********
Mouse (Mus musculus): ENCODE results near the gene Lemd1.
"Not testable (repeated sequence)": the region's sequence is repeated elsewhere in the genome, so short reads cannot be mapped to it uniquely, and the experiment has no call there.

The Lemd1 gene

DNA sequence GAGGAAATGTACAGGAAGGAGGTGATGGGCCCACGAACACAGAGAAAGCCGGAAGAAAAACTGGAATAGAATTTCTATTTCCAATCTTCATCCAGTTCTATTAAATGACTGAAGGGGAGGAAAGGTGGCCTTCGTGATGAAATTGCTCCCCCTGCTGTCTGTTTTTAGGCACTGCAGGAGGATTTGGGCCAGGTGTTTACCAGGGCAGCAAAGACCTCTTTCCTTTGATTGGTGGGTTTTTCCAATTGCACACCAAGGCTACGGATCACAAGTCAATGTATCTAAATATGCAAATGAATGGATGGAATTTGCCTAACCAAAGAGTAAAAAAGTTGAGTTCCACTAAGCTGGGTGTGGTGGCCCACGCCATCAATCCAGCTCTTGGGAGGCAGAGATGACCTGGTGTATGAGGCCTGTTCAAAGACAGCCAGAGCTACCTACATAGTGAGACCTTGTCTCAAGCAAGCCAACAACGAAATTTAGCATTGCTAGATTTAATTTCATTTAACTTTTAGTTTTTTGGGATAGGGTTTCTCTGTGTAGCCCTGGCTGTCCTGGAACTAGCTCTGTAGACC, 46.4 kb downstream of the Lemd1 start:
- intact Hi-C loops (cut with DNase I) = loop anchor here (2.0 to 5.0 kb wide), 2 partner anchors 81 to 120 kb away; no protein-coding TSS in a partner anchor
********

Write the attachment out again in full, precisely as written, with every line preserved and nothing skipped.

Mouse (Mus musculus): ENCODE results near the gene Lemd1.
"Not testable (repeated sequence)": the region's sequence is repeated elsewhere in the genome, so short reads cannot be mapped to it uniquely, and the experiment has no call there.

The Lemd1 gene

DNA sequence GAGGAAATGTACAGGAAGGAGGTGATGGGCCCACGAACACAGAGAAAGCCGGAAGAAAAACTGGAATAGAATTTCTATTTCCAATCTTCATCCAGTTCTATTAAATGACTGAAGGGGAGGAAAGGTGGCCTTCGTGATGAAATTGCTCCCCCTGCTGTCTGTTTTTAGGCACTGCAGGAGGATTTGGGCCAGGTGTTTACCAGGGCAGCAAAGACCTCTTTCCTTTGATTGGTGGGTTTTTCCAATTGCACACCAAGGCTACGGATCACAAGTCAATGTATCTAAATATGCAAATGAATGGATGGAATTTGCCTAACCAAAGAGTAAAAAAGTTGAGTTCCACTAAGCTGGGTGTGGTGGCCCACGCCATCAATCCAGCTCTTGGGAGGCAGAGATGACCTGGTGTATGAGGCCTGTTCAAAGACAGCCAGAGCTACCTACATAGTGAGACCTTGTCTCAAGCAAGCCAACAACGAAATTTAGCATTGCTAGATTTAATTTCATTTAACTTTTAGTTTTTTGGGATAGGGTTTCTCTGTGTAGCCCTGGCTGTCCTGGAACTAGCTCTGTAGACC, 46.4 kb downstream of the Lemd1 start:
- intact Hi-C loops (cut with DNase I) = loop anchor here (2.0 to 5.0 kb wide), 2 partner anchors 81 to 120 kb away; no protein-coding TSS in a partner anchor